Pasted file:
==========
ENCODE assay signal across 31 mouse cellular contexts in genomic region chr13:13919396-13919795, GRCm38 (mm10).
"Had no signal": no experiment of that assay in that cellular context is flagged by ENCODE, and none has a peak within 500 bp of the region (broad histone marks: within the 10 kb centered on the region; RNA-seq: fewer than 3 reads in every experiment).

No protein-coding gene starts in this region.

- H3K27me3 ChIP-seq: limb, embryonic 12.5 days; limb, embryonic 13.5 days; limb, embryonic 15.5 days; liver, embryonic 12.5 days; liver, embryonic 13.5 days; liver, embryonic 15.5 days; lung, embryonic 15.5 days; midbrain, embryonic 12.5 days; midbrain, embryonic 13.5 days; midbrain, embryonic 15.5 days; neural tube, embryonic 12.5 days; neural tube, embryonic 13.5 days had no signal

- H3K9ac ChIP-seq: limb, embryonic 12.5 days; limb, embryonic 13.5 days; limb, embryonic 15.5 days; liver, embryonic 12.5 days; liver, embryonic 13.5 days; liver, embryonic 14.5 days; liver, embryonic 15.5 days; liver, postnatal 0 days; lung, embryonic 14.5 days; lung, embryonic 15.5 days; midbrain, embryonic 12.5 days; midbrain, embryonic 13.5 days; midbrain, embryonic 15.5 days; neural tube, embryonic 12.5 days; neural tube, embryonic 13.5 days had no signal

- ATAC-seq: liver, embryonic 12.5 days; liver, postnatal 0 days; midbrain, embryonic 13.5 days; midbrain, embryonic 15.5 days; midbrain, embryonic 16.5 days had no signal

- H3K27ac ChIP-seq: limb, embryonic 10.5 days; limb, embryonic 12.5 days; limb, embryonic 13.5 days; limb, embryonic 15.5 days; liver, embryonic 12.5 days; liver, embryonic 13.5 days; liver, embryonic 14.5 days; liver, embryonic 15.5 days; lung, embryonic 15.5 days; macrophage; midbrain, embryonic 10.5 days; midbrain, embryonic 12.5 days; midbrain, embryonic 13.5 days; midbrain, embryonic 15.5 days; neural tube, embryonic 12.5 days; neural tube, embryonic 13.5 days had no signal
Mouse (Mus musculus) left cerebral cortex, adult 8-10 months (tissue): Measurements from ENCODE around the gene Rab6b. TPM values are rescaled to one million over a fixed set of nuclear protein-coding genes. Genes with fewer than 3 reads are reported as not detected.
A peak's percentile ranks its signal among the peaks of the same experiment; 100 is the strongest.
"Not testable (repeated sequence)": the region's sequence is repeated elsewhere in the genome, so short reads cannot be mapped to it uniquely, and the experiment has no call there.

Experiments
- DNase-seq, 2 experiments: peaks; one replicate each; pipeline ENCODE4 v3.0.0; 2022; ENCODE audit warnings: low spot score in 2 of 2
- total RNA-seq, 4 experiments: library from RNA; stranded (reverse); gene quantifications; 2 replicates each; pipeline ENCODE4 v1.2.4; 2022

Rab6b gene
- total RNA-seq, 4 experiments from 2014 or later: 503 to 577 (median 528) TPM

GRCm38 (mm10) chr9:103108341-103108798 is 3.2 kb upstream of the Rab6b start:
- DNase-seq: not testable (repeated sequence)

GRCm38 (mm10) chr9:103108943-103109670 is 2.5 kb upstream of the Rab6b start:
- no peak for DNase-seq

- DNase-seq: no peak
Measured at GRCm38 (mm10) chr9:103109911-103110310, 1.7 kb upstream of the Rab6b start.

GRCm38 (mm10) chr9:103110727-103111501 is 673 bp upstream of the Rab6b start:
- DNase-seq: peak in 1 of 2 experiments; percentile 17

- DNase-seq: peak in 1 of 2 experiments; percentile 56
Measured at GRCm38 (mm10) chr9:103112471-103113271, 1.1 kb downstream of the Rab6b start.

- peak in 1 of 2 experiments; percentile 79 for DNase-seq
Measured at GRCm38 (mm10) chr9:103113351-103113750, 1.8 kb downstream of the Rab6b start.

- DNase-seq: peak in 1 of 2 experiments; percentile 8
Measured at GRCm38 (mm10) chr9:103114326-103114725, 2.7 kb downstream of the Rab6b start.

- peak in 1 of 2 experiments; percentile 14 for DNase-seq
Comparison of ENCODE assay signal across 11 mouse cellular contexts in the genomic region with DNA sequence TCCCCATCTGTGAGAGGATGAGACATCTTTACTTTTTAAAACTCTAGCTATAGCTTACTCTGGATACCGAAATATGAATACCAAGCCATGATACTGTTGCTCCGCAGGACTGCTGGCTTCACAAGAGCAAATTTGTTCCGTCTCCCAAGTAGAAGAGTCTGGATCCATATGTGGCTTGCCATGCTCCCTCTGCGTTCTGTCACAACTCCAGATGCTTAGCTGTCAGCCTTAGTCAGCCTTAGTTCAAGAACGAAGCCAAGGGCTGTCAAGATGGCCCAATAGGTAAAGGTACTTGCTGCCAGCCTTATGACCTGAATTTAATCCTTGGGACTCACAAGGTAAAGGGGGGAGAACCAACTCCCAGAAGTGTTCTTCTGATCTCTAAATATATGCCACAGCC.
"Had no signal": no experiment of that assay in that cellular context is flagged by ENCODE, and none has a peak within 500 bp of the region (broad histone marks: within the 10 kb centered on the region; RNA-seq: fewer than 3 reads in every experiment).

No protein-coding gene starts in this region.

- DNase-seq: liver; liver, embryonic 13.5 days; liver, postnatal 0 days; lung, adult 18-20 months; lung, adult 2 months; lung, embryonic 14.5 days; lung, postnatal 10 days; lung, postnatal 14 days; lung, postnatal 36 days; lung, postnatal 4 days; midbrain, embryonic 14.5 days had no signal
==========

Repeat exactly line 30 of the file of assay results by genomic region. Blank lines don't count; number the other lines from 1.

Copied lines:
- peak in 1 of 2 experiments; percentile 14 for DNase-seq